The Environmental Agency – Abu Dhabi (EAD) monitored the presence of a rare “blue hole” found in the waters of the emirate’s al-Dhafra region, the Abu Dhabi Media Office (ADMO) said on Saturday.
The blue hole is a natural phenomenon characterized by a deep marine depression compared to the shallow areas that surround it.
“The perimeter of the al-Dhafra Blue Hole is approximately 300 meters long and 200 meters wide, encompassing a total area of around 45,000 square meters,” according to a press release.
The seabed area forming the center of the al-Dhafra blue hole is a depressed, semi-circular area roughly around 5,000 square meters. The semi-circular area topography is flat with a maximum depth of 12 meters and has a bottom composition combination of silt and sand, preliminary analysis showed.
.@EADTweets is monitoring the presence of a rare ‘blue hole’ found in the waters of Al Dhafra region. The natural phenomenon reflects the rich biodiversity of #AbuDhabi’s marine ecosystem. pic.twitter.com/hisiTrKlY1— مكتب أبوظبي الإعلامي (@admediaoffice) October 9, 2021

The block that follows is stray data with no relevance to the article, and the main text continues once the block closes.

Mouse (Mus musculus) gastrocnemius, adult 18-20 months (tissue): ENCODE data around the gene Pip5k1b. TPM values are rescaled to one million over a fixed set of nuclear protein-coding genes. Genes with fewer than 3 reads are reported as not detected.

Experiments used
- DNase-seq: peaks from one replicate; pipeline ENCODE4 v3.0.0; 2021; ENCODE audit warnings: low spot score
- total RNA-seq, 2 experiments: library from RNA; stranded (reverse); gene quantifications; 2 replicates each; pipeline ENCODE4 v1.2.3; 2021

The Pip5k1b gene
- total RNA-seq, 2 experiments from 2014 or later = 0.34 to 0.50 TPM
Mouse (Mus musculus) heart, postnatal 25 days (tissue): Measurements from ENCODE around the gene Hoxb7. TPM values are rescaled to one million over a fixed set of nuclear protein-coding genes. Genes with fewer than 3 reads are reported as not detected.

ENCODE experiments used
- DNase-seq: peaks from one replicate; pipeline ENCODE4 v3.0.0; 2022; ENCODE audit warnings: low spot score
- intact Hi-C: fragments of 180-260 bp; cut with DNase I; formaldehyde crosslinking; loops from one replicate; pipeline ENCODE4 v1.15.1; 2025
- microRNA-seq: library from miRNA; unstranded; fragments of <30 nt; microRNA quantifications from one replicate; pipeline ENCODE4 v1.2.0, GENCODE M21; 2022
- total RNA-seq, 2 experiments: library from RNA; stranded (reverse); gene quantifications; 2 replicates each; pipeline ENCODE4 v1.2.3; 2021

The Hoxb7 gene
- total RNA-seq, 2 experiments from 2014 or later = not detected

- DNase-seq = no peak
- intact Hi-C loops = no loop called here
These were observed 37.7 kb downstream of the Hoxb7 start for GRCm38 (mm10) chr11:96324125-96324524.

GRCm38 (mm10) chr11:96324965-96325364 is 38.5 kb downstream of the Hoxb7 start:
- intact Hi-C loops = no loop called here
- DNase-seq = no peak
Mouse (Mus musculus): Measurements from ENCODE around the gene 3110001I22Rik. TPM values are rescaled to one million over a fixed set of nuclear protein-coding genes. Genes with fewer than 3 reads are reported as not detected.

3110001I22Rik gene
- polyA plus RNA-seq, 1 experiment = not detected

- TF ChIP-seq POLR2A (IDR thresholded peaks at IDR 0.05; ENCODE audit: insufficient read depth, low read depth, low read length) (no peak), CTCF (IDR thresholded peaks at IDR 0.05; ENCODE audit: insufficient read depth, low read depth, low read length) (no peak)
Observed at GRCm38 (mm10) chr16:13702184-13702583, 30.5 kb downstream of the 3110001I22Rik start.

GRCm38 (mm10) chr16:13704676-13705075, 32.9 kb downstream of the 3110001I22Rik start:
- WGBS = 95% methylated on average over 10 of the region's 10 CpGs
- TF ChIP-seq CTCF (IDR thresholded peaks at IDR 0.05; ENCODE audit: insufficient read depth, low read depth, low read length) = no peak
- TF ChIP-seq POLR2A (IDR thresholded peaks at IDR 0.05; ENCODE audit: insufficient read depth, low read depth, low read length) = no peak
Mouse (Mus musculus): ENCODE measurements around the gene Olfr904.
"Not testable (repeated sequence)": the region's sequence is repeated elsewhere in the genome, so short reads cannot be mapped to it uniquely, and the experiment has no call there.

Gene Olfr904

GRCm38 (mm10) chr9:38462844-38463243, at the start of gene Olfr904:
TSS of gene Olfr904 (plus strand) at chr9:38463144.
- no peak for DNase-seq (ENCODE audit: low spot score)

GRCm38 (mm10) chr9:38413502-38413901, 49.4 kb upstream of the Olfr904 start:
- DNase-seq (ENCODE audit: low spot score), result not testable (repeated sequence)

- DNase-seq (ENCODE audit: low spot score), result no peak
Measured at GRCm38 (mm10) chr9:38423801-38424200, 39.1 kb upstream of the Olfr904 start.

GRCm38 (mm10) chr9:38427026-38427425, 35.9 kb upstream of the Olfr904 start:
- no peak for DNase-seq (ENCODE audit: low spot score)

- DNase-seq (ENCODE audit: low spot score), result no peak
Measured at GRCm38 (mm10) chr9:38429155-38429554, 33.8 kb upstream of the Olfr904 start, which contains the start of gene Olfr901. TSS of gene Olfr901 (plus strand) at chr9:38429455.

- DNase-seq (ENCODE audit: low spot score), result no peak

ADMO said this “unique habitat” houses at least ten types of coral species and has a reef in its edges. It is also home to many fish communities, providing shelter for a variety of fish such as Grouper, Sweetlips, Emperor Fish and Jackfish.
“This rare blue hole is significantly important, as it provides a glimpse of how historic reefs used to look like in Abu Dhabi,” according to ADMO.
The deepest blue hole, The Yongle, lies in the South China sea and reaches 300 meters. Other blue holes include the Great Blue Hole in Belize, Gozo’s Blue Hole in Malta, the Blue Hole at Dabahb in Egypt, and Dean’s Blue Hole in the Bahamas.
“These unique structures attract divers from all over the world and are home to fringing reefs and diverse fish species, and at their depths, they host diverse microbial communities,” ADMO added.